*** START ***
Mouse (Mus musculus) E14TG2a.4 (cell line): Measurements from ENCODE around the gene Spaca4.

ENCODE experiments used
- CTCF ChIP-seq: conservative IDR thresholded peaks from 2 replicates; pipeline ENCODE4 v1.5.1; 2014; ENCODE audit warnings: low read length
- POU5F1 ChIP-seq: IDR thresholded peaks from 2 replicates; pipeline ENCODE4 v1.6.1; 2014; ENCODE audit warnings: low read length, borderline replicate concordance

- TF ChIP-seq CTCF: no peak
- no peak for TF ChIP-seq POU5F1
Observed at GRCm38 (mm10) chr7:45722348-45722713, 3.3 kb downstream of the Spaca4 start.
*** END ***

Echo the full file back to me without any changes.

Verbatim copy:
Mouse (Mus musculus) E14TG2a.4 (cell line): Measurements from ENCODE around the gene Spaca4.

ENCODE experiments used
- CTCF ChIP-seq: conservative IDR thresholded peaks from 2 replicates; pipeline ENCODE4 v1.5.1; 2014; ENCODE audit warnings: low read length
- POU5F1 ChIP-seq: IDR thresholded peaks from 2 replicates; pipeline ENCODE4 v1.6.1; 2014; ENCODE audit warnings: low read length, borderline replicate concordance

- TF ChIP-seq CTCF: no peak
- no peak for TF ChIP-seq POU5F1
Observed at GRCm38 (mm10) chr7:45722348-45722713, 3.3 kb downstream of the Spaca4 start.